For kids, it likely means following in the footsteps of Disney’s princesses. Take the young royals Elsa and Anna from “Frozen,” who are icing the competition when it comes to toy sales, Bloomberg reported.
But a debate has sparked in recent weeks about what Disney princesses do to young girls, who idolize these heroines and try their best to become them playing and in life.
Princess stories often end with a happily ever after, something that is giving young girls a distorted view of the world, wrote Anna Wussmann for The Federalist. They become selfish, thinking they’re at the center of the world, Wussman wrote.
“The princess fantasy lures little girls in with shiny rhinestones and simultaneously tells them everything that they already believe. In a sense it is developmentally appropriate,” Wussmann wrote. “However, the job of adults is not merely to mirror children back to themselves. Our job is to help them mature and grow beyond the narcissism of babyhood.”
That’s not the only world Disney princess create. Abby Beach of The Daily Emerald said that because today’s young girls are so interested in becoming princesses like Disney portrays, they believe in a world that’ll never come. They search for a happily ever after, which is as unrealistic as a magic carpet, she wrote.
“To the young children watching these movies, Disney is sending the message that if you’re ever in a bad situation, just wait for your prince to come along and whisk you away,” Beach wrote. “Life is not about waiting for your prince to come to your rescue. Life is about making things happen for yourself and being happy with your own accomplishments, not relying on others to create your own happiness.”
But Amy Otto of The Federalist doesn’t see it that way. She said people should believe in being a princess as it’s a harmless act for young girls to idolize these characters. In fact, by telling young girls not to be princesses, it might be hindering them for life, Otto wrote.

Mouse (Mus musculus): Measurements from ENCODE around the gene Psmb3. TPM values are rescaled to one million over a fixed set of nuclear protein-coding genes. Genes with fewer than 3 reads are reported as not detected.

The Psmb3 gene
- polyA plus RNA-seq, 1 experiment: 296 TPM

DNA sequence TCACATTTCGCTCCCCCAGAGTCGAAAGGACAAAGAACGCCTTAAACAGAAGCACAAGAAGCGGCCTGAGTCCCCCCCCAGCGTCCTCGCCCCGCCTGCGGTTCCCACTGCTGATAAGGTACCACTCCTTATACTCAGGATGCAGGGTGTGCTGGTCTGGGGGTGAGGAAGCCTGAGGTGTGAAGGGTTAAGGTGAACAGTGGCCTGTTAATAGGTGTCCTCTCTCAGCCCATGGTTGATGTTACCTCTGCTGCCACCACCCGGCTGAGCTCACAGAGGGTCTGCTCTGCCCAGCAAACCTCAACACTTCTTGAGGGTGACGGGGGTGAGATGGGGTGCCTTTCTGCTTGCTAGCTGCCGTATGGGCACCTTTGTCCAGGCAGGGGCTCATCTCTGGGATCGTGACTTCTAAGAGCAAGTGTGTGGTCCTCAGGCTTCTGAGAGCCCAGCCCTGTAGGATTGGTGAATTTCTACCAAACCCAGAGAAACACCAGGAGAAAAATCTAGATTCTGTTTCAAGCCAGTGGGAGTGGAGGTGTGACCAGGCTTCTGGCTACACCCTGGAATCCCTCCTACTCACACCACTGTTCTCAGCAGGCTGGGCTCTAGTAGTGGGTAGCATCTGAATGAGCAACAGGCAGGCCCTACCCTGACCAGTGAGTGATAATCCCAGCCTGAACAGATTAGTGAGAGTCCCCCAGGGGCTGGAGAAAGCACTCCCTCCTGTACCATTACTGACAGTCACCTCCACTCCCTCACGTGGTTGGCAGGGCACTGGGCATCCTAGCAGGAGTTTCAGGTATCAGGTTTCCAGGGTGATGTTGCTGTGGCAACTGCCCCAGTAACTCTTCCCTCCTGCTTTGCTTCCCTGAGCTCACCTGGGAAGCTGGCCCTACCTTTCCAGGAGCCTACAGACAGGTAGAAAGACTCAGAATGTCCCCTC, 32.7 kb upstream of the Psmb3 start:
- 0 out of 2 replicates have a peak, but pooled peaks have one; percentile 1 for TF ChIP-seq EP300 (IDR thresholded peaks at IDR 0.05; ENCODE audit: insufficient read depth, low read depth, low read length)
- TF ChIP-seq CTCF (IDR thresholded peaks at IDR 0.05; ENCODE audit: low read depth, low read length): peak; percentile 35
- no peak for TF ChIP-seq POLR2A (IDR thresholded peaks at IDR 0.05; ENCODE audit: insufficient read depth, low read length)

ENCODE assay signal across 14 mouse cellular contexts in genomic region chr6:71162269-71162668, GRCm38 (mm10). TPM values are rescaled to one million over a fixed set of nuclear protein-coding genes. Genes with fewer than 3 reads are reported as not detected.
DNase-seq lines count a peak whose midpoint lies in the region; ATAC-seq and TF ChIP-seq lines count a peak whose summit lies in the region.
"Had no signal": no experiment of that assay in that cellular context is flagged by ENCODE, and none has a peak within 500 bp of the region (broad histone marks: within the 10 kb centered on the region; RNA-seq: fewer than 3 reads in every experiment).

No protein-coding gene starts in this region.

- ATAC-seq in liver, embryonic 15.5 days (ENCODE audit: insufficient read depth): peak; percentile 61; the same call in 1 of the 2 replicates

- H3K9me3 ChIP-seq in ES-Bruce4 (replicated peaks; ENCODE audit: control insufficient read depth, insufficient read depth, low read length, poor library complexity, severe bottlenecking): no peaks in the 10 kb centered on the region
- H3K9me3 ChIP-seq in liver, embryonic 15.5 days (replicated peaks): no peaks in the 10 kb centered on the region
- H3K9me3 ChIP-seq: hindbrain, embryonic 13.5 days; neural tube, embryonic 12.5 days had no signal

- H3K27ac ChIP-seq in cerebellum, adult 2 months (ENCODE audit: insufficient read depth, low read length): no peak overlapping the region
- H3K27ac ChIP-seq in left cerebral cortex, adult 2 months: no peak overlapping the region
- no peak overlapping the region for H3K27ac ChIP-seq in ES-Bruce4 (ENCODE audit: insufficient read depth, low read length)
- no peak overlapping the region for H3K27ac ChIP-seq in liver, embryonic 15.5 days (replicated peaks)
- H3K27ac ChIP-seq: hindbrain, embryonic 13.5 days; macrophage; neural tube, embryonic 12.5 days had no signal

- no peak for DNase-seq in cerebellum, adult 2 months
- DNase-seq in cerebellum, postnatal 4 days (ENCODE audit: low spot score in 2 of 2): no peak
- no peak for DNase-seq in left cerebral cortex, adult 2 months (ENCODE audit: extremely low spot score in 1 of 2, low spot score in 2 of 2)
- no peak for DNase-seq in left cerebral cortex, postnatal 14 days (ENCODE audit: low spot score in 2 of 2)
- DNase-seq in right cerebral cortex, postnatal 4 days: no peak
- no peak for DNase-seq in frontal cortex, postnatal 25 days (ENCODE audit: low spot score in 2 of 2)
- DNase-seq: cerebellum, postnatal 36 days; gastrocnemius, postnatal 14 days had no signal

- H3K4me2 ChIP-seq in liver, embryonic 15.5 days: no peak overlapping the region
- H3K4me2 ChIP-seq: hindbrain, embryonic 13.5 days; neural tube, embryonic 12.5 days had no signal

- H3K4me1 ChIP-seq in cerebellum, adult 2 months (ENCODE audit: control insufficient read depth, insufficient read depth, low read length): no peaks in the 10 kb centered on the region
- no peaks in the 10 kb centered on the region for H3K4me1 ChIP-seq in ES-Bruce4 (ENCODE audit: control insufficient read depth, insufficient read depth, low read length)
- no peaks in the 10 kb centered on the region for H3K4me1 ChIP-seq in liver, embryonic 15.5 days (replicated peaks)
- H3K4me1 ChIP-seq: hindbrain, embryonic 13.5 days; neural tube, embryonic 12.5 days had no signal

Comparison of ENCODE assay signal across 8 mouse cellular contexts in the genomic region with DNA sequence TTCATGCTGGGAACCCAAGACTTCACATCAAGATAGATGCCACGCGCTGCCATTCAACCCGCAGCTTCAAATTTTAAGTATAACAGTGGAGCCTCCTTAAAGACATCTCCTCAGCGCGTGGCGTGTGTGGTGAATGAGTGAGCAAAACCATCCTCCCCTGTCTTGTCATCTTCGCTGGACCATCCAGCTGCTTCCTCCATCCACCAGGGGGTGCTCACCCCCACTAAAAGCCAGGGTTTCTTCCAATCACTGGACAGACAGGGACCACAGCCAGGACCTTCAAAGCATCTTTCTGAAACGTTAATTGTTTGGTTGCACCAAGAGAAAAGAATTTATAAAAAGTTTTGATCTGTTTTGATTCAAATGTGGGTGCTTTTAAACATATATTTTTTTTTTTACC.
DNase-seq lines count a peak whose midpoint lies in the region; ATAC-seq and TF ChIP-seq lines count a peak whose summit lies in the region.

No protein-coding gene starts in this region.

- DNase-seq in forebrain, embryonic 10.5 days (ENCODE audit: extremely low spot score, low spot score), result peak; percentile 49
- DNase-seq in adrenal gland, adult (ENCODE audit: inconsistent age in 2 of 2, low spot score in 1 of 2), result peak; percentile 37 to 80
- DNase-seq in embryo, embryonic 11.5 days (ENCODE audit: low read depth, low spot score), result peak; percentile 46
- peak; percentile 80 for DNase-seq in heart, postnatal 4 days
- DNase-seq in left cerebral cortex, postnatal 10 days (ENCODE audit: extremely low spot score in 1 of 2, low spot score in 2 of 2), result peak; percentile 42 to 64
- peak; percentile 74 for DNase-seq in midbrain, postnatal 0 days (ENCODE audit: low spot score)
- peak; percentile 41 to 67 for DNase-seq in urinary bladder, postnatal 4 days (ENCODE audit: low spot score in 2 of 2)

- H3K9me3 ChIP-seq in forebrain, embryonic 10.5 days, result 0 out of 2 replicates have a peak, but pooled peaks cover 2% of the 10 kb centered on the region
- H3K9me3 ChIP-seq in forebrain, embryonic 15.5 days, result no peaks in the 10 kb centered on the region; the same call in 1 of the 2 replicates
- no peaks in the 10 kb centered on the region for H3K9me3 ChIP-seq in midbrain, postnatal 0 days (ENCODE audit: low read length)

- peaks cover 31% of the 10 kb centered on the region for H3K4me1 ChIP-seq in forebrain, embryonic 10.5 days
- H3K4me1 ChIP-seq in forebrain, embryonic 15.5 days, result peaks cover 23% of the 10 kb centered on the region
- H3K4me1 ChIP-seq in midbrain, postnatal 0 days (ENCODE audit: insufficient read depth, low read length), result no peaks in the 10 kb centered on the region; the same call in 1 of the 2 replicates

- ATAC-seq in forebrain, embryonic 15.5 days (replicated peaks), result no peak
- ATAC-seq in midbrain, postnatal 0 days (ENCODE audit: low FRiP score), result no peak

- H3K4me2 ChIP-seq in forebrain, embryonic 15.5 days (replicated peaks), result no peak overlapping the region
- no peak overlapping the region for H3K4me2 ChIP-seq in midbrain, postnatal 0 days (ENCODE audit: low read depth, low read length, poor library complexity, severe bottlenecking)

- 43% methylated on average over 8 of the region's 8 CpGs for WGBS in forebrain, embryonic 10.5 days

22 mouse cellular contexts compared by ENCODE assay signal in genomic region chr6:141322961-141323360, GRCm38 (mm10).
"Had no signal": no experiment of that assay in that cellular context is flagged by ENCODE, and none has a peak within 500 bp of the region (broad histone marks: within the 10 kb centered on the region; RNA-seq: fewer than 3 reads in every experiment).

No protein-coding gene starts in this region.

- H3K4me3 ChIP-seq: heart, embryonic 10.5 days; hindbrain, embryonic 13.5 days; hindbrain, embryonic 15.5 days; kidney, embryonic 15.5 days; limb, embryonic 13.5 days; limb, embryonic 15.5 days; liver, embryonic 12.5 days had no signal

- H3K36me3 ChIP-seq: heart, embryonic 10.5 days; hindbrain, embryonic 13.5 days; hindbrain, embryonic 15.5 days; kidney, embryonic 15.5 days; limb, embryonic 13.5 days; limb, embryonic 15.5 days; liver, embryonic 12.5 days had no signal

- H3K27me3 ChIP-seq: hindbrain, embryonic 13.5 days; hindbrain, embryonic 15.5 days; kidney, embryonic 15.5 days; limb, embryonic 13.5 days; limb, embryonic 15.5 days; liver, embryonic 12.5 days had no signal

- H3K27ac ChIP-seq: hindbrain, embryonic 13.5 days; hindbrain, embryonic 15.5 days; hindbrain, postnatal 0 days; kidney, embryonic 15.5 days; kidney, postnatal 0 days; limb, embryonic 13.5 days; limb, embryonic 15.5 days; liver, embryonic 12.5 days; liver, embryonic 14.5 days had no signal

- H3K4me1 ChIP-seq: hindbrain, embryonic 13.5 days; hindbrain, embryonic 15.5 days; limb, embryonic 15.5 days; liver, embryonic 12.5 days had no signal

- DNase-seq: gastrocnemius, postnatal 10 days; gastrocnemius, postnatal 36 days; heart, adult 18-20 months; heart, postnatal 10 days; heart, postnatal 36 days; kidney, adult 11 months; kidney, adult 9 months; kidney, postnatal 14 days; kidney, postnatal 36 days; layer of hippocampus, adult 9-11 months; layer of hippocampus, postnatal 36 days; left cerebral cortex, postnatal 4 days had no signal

“Princesses stand out,” she wrote. “They’re an aspiration. A glamorous figure that, while unobtainable, largely has purpose. If we shield people from glamorous figures because we don’t want them to be let down when they fail, what do we tell people really? Dream smaller, or don’t dream at all because you wouldn’t want to fail.”
So what should parents do? Do they let their young girls idolize someone who they can never become and dream of a world that’ll never exist? Or should girls embrace these characters and learn from them?
Otto wrote it should be a bit of both.
“We should be raising girls tough enough to see a Disney princess and say she’s pretty and move along with their daily lives,” Otto’s article read. “We can’t do that by hiding them from her as a girl. As a woman you are going to run into millions of situations in life where you aren’t the funniest, most attractive, kindest, or best-dressed woman in the room. It’s better to accept that as true and develop some resilience about it than to let it bother you.”